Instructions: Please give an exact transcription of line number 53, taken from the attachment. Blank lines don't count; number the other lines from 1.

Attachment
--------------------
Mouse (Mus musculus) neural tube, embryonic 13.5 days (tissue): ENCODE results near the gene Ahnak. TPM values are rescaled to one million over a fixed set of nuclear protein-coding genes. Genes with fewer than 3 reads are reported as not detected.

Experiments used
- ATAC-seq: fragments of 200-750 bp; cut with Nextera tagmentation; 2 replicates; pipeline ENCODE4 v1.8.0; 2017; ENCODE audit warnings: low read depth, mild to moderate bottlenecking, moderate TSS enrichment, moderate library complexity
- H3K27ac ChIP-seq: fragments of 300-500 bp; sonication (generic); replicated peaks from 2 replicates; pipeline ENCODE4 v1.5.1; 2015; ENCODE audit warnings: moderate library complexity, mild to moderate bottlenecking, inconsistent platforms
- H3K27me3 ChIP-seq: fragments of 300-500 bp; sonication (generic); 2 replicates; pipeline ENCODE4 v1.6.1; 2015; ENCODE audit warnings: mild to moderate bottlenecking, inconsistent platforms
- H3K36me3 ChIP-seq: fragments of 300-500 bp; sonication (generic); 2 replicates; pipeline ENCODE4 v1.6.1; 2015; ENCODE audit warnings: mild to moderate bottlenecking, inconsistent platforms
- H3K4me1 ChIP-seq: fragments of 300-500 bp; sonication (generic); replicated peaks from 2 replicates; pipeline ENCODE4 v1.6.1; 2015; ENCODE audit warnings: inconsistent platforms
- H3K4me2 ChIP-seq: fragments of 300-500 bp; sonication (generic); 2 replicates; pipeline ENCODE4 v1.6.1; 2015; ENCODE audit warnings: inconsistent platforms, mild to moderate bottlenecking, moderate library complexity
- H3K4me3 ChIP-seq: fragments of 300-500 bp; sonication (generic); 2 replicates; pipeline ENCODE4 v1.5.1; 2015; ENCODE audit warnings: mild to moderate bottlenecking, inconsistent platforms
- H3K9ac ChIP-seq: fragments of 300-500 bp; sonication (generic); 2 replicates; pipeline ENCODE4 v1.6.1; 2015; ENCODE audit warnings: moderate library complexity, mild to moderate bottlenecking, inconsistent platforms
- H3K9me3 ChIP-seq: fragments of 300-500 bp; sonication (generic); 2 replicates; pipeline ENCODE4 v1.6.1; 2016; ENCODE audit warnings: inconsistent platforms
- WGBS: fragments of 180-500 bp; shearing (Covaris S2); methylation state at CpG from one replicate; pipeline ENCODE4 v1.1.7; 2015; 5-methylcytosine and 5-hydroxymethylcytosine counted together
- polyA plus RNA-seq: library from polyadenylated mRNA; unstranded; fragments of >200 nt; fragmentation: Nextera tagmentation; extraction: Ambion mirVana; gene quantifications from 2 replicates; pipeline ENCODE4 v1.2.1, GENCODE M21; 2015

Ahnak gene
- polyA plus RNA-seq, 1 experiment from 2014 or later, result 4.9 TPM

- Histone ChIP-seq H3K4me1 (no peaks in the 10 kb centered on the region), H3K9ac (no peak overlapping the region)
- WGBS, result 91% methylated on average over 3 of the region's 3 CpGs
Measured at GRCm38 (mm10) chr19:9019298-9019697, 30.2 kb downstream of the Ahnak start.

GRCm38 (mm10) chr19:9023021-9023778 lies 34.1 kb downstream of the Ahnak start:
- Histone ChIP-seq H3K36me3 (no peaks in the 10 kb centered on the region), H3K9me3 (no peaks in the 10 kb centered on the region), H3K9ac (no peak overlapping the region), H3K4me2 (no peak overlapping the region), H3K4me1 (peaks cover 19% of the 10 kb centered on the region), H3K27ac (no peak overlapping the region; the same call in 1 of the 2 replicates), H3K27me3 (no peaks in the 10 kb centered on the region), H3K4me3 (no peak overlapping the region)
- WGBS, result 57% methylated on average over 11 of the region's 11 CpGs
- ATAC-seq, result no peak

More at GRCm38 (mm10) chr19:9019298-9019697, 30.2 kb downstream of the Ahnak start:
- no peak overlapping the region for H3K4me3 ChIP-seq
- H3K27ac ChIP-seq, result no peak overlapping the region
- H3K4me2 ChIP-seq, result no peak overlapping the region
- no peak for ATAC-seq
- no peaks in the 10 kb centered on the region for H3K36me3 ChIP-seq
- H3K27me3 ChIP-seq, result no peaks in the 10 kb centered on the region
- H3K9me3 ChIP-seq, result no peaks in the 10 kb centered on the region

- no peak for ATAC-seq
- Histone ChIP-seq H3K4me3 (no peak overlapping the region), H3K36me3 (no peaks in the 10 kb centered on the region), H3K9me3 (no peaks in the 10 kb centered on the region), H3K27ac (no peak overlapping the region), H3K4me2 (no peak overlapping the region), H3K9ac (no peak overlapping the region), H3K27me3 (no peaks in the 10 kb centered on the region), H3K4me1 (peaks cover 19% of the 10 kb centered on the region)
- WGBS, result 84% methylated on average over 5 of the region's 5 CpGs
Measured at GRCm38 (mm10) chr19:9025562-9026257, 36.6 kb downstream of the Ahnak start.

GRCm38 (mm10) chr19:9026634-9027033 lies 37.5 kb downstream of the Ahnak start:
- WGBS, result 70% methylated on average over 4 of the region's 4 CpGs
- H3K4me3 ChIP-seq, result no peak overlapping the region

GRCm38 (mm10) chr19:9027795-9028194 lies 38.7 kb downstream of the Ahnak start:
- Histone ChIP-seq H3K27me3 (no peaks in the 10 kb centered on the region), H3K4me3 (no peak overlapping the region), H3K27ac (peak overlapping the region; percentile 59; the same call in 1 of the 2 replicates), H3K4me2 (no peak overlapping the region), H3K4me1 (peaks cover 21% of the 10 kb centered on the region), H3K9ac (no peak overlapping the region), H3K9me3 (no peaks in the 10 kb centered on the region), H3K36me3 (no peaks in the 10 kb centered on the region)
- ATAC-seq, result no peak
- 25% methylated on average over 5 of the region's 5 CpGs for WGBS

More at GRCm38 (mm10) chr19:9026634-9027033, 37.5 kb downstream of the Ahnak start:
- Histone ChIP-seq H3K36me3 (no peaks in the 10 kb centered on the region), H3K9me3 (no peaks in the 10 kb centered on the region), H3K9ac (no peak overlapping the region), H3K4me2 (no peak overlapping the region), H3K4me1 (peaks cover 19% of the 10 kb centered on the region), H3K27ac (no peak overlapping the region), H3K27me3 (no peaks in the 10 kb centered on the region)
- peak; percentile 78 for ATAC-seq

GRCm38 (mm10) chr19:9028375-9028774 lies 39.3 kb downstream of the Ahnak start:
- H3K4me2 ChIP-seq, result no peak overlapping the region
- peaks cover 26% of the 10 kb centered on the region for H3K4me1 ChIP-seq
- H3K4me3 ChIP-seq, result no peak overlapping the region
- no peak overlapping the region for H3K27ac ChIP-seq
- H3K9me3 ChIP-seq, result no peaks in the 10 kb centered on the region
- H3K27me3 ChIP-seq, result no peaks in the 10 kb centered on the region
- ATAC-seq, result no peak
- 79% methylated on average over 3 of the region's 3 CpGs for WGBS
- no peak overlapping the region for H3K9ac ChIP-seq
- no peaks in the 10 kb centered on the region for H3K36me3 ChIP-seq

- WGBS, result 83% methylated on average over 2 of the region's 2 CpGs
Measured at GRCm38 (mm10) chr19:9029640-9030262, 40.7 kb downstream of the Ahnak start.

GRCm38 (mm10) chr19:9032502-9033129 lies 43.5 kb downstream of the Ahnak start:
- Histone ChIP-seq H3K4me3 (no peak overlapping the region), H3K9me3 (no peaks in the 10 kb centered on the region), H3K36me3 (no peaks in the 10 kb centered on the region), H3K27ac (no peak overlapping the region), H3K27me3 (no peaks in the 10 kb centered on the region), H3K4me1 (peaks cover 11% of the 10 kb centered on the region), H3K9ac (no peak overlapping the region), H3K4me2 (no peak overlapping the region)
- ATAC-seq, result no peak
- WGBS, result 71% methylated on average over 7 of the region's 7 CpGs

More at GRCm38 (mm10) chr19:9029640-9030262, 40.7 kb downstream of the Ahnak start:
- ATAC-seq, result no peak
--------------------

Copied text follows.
- 79% methylated on average over 3 of the region's 3 CpGs for WGBS